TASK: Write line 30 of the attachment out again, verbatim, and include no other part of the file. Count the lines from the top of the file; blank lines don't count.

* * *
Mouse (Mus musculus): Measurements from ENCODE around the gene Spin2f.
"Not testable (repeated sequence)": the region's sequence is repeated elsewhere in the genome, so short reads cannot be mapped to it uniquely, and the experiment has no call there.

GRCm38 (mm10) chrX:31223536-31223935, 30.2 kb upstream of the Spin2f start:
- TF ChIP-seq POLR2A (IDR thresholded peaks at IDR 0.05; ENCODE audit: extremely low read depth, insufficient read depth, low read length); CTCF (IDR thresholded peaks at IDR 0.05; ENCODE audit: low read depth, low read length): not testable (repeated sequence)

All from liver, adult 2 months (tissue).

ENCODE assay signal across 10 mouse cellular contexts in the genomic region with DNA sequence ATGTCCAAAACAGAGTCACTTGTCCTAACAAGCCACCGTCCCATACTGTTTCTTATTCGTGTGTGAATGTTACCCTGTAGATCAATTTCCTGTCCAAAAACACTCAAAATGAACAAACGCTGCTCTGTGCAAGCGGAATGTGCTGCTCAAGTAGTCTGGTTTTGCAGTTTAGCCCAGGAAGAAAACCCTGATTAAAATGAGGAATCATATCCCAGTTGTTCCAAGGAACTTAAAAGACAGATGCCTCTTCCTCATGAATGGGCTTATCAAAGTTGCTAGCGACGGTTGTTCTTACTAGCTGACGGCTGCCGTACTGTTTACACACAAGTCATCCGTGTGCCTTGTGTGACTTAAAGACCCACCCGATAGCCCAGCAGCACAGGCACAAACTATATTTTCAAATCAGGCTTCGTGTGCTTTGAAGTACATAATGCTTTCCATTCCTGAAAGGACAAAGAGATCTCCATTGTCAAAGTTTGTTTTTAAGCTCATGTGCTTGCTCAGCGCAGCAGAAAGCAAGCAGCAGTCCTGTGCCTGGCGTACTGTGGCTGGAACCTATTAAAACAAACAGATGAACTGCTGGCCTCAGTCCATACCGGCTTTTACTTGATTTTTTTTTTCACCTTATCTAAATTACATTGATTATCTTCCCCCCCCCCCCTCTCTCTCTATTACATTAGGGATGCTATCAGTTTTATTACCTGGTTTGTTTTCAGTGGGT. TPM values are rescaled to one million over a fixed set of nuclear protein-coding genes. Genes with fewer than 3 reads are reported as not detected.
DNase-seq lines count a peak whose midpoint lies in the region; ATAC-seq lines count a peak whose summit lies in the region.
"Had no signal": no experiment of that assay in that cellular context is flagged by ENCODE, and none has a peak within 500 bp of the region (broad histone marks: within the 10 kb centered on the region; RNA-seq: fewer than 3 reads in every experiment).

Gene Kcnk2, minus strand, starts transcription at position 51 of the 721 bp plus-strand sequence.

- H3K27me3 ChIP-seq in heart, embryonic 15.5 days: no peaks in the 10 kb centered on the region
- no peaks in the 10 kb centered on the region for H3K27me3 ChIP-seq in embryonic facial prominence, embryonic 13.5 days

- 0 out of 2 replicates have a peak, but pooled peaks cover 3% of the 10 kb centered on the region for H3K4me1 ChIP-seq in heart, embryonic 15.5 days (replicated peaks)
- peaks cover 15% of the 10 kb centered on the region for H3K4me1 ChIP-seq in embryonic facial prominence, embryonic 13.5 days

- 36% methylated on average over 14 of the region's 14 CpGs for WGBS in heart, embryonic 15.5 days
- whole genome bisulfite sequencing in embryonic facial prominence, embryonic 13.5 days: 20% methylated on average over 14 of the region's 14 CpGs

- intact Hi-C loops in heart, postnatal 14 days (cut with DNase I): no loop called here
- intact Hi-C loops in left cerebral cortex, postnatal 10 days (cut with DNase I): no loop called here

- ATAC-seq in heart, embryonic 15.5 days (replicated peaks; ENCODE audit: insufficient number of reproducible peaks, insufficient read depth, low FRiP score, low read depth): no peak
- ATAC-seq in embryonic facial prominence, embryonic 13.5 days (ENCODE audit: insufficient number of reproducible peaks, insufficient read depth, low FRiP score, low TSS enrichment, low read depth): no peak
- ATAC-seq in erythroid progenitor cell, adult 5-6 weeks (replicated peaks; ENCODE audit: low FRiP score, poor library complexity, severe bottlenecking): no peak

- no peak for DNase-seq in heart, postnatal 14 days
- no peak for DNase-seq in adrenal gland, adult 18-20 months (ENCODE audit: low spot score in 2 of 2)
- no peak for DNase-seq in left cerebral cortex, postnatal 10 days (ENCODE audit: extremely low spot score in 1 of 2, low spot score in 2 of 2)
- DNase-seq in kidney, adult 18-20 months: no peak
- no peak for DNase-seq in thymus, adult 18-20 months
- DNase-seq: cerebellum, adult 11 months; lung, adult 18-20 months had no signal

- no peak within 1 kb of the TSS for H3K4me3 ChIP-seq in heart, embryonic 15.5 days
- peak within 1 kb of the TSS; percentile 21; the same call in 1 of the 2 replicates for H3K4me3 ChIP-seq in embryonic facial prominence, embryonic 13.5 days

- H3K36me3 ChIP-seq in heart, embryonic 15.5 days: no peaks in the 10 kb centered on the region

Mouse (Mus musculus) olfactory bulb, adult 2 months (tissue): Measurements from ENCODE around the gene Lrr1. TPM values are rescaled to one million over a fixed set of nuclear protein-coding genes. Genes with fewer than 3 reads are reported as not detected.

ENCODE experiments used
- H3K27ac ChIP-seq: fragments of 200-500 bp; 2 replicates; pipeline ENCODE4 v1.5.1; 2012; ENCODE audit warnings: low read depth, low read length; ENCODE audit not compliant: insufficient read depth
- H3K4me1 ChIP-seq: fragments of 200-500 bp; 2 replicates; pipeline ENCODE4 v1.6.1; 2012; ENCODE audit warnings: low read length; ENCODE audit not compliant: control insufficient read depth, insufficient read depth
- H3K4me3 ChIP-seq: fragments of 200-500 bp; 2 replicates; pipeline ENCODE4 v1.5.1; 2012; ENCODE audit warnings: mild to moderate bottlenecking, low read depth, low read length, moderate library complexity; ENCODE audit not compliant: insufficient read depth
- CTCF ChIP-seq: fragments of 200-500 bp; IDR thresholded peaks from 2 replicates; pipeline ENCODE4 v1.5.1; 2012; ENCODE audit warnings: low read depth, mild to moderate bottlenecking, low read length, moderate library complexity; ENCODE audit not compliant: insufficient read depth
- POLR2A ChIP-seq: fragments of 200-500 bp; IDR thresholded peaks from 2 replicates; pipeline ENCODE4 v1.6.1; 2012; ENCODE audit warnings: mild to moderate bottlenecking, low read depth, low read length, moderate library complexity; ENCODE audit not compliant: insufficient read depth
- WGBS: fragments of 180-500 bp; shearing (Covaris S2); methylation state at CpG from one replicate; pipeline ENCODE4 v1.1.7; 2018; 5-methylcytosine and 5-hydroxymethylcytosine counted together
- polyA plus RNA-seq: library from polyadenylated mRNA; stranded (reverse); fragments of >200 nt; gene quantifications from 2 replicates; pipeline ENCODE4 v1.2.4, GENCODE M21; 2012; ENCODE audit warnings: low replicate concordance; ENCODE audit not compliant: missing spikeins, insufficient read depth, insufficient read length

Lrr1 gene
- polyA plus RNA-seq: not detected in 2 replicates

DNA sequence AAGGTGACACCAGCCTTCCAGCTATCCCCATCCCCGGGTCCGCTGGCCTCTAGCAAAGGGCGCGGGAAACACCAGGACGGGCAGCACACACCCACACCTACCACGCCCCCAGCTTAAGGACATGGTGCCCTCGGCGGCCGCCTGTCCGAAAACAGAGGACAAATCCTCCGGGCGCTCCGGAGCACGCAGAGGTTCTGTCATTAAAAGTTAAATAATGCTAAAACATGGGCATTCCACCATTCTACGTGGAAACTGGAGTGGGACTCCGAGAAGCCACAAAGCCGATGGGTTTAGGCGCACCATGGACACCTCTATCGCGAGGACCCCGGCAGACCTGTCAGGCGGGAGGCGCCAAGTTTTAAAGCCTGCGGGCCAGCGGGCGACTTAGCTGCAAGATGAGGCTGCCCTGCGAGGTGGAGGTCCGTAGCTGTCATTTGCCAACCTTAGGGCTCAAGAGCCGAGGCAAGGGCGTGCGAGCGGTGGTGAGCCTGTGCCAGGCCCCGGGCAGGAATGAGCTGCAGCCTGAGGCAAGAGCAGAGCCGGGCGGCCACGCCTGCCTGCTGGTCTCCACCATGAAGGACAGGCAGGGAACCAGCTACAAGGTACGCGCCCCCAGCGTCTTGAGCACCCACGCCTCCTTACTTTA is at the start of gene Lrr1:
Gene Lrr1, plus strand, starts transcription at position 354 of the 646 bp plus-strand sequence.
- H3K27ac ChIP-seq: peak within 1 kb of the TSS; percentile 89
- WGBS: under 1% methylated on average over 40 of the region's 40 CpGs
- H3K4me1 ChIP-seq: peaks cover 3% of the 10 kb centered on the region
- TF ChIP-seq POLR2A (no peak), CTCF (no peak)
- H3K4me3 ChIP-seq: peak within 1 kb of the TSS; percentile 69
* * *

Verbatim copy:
Mouse (Mus musculus) olfactory bulb, adult 2 months (tissue): Measurements from ENCODE around the gene Lrr1. TPM values are rescaled to one million over a fixed set of nuclear protein-coding genes. Genes with fewer than 3 reads are reported as not detected.